Do you consider your own high school education to be you striving for coveted money and power over happiness?

By talking about broke artists and tree-huggers and people you know, you're framing this against your personal experience, and not accepting that we're in a completely different world over here than Africa. People in the U.S. or Europe who (statistically) got to go to college, and had a house and stable family and enough food to eat and medical help when they needed it, those people choosing to pursue an art career, and/or choosing to care about the environment over money, those people don't even represent our own poverty, let alone the poverty in the third world and oppressed countries.

Your comments feel like a perfect example of a rich westerner living in a world so distant from the problem you're talking about that you don't have the context or experience to even understand what the problem really is. What makes you think the problems of women in Africa are even comparable in any way to artists and tree-huggers in the western world?

Do you think you'd personally be happy as a woman in Africa or Saudi Arabia or India? Please go read about and try to understand what's actually happening and imagine yourself in the same situation before you presume to summarize it in black and white as infighting between genders or that women need to seek happiness because life is about more than money and power.

https://en.wikipedia.org/wiki/Human_rights_in_Saudi_Arabia#G...

https://en.wikipedia.org/wiki/Human_rights_in_Africa#African...

https://en.wikipedia.org/wiki/Women_in_India


Trigger warning: If you'd like to do some reading yourself, here is one of the worst ways a man and a woman have ever been tortured to death in Japan: > https://en.wikipedia.org/wiki/Murder_of_Junko_Furuta > https://www.reddit.com/user/willowoftheriver/comments/7czmvt...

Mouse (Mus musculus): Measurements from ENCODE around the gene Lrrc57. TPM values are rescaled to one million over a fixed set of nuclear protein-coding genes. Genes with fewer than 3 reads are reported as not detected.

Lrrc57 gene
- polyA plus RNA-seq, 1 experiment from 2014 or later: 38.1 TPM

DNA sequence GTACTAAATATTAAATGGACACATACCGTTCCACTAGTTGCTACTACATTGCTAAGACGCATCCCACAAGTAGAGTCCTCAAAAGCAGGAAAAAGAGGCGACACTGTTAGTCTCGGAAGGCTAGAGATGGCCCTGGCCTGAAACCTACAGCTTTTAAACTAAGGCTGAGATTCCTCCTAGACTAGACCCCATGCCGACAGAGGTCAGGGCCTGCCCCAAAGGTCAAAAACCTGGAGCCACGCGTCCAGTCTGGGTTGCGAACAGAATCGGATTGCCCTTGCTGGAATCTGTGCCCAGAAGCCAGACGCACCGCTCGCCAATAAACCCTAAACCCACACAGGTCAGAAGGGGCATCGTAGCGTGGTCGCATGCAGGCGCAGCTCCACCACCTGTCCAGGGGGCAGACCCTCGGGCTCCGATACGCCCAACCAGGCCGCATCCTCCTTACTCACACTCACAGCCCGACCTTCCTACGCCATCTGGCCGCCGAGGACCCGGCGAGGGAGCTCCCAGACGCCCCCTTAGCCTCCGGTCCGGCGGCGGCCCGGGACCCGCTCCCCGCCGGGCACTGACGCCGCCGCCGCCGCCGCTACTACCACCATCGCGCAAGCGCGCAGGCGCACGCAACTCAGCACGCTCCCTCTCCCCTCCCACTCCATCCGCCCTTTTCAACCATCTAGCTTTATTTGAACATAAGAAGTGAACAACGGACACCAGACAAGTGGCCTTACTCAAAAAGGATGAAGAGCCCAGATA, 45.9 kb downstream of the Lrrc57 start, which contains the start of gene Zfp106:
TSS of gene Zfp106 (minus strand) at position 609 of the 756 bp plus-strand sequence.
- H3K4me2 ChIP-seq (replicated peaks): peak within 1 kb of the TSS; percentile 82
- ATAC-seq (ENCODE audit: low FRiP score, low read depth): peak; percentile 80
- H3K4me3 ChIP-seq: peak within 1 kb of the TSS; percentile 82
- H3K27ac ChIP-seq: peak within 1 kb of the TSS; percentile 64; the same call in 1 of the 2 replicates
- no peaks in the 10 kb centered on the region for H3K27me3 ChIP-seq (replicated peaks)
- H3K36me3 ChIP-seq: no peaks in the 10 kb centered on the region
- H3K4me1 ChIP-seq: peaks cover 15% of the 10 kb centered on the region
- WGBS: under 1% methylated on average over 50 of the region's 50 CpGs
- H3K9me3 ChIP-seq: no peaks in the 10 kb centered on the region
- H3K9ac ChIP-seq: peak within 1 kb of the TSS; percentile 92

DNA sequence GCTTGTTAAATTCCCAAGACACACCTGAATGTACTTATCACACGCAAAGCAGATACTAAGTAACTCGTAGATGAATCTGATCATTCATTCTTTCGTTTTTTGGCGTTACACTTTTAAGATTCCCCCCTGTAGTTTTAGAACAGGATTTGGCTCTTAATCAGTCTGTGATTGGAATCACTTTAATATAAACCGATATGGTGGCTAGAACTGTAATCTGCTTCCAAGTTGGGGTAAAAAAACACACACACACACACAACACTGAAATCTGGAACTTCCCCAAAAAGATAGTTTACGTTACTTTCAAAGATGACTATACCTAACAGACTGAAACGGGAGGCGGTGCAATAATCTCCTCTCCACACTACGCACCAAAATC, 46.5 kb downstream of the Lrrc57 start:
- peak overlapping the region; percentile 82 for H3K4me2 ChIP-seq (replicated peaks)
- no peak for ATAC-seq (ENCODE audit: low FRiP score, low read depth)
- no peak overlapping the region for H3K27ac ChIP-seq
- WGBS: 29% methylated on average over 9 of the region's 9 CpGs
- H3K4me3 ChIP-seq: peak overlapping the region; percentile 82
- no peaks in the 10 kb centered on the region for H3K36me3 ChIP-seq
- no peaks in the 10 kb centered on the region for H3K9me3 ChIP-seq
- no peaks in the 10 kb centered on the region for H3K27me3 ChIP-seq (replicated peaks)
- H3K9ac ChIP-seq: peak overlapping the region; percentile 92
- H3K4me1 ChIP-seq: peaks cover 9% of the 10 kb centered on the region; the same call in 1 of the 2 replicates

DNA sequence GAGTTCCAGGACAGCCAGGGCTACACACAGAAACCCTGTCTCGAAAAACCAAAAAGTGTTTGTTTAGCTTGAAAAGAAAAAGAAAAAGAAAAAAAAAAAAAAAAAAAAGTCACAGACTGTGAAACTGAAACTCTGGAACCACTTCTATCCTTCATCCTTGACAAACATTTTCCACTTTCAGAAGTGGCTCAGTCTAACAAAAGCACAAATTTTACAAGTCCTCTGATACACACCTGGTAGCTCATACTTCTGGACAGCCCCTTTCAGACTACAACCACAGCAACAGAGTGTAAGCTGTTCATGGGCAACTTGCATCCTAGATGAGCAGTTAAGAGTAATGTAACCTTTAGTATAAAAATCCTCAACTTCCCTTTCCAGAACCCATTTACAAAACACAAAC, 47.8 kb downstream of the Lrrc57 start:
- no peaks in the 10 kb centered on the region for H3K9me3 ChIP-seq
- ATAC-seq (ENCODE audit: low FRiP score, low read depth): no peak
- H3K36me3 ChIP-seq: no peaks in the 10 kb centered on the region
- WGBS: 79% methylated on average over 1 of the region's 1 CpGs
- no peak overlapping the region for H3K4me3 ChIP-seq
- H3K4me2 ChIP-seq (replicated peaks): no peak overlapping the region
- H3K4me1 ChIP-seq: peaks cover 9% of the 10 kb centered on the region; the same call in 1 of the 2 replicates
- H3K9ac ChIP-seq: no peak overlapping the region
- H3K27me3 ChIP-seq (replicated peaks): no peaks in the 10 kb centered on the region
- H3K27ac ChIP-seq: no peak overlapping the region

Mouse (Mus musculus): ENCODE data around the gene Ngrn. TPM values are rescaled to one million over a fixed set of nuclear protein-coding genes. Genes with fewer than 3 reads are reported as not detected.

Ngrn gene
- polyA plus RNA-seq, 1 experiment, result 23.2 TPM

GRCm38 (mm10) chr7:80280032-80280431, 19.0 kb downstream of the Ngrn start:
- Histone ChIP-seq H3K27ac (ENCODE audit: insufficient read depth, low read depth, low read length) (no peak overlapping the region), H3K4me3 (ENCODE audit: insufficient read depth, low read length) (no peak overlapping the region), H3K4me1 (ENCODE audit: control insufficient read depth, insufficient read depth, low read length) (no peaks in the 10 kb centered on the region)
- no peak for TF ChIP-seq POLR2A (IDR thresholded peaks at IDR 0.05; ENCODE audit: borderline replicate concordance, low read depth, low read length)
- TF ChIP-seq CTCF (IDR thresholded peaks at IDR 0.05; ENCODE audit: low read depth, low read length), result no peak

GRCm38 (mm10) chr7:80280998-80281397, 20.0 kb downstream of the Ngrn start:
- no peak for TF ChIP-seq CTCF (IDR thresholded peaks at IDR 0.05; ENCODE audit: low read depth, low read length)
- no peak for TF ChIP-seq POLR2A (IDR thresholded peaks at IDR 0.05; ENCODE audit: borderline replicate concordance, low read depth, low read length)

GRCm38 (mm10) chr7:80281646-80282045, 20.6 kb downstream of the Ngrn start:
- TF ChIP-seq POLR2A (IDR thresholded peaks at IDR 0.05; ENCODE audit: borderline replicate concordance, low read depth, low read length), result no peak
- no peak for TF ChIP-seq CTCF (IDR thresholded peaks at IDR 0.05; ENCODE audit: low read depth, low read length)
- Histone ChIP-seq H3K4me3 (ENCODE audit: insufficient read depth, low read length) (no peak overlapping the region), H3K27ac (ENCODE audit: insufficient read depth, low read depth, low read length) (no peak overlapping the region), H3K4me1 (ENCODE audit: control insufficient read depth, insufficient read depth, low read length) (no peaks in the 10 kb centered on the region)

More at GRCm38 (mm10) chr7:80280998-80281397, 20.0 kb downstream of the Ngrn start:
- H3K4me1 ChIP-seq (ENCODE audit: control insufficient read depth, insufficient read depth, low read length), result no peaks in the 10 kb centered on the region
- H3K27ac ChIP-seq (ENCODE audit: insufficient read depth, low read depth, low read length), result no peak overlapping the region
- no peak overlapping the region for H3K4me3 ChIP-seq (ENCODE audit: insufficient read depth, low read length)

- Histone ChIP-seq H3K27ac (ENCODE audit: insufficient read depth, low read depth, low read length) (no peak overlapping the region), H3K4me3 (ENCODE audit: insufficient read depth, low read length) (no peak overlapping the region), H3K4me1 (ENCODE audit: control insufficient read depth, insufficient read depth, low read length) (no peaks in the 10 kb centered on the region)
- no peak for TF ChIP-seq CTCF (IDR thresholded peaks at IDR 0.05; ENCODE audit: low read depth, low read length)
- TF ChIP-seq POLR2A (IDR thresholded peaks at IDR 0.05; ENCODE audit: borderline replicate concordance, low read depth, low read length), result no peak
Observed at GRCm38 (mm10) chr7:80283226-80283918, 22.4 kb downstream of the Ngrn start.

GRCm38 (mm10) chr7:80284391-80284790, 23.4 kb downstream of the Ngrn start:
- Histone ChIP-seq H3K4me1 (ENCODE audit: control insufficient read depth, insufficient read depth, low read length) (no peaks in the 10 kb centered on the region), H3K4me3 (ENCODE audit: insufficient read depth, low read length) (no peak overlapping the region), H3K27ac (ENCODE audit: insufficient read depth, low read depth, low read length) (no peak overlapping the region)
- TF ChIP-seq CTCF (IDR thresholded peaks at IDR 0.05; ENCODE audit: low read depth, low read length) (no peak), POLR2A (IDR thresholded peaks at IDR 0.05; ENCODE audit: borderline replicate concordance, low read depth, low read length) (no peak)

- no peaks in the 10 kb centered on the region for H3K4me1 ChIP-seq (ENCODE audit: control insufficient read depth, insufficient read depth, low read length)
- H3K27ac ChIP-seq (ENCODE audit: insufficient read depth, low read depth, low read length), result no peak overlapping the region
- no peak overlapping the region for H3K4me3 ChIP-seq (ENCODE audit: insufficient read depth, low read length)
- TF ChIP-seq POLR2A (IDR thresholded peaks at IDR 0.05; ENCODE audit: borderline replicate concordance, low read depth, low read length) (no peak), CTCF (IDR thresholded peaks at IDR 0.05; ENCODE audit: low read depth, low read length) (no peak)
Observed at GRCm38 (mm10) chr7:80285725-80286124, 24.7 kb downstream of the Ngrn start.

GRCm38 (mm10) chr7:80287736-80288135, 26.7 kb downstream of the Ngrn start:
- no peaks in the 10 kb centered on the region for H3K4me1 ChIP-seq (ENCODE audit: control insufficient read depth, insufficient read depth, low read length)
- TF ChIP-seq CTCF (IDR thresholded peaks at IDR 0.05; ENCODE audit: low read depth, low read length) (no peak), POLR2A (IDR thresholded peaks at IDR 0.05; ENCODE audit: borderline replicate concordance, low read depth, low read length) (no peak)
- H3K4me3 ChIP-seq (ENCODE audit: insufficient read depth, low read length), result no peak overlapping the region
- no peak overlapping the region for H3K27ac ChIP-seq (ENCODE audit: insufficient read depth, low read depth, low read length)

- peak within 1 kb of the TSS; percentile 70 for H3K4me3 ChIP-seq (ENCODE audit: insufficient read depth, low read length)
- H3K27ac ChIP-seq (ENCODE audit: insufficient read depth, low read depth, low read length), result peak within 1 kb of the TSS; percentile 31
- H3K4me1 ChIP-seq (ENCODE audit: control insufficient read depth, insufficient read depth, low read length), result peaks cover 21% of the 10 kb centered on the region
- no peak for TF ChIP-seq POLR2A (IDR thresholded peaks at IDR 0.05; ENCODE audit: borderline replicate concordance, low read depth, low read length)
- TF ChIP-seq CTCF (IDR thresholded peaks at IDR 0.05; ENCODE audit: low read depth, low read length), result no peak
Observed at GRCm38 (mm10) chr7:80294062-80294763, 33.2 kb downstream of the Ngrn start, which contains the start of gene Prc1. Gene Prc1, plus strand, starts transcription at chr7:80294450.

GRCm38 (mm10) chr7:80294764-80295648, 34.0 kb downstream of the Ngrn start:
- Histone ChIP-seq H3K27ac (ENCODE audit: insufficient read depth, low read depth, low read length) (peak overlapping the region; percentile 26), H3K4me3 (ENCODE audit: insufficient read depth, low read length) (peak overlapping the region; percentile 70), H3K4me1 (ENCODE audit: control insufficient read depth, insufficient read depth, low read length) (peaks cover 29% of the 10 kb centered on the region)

Abuse is really, really bad.

I know exactly where you are coming from. But ponder this: what if women's suffering is just a drop in an ocean?

The reason I bring this up is because I'm a very empathetic person, and I know quite a bit about human rights violations, and every bit I learn pushes me further from being able to look at gender/race/nipple color/hair style arguments meaningful. There's no reasoning with it, no point in taking sides. At this point I've boiled it down to this:

Abuse is Bad.

It doesn't have to be about how your gender gets to wah wah wah, and my gender herpa derp doo. Abuse is bad, full stop. Doesn't matter who is doing it, or why, 99.9% of the time abuse is bad.

Every little bit of energy you put into trying to re-balance some shit like this, to try to make it fair, it all just becomes more fuel to the fire.

So please, if you're really trying to help the world, don't focus on what the gender or skin color is. Don't imply that suffering is a group thing, it's not. Don't hold onto grudges, nobody will win. Just focus on who's abusing who right at this moment and point out the fact that abuse is bad. That's all you have to do, and anything more (ie "typically women have faced obstacles") is just undermining the very act of trying to help.

IN CONCLUSION: Helping is really, really, really hard. Like, it's so much easier to make things worse.

> Your comments feel like a perfect example of a rich westerner

Fuck this statement. You're fine, but that statement is bullshit.


> saying that Melinda had to make more sacrifices to get where she is than Bill is laughable

Unless you have actual insights into her life and personality that back up your statement, denying that she had to make more sacrifices could just as well be anything between ignorant, insensitive or plain mean.


According to wikipedia's info on her early career, she graduated as a valedictorian, and holds multiple degrees from universities I would consider prestigious at a glance.

She also conceivably had to work prior to retiring to start her family.

Not sure why you're convinced she had everything handed to her?


It can still be a handicap statistically speaking, just as geography would be for an African billionaire.

Not every male billionaire has a wife with the same level of power and prestige as Melinda Gates, so there is some statistical inequality here.


As opposed to the platter Bill's father used to hand things to Bill?

William Gates, III was already loaded. He took a leave of absence from Harvard to see if this software thing would work out, but his back up plan was to go back.

I don't think anyone is going to dispute that Bill Gates didn't work hard or isn't intelligent. The man was doing graduate level work as an underclassman.

But his risk for leaving Harvard and starting Microsoft was laughably low.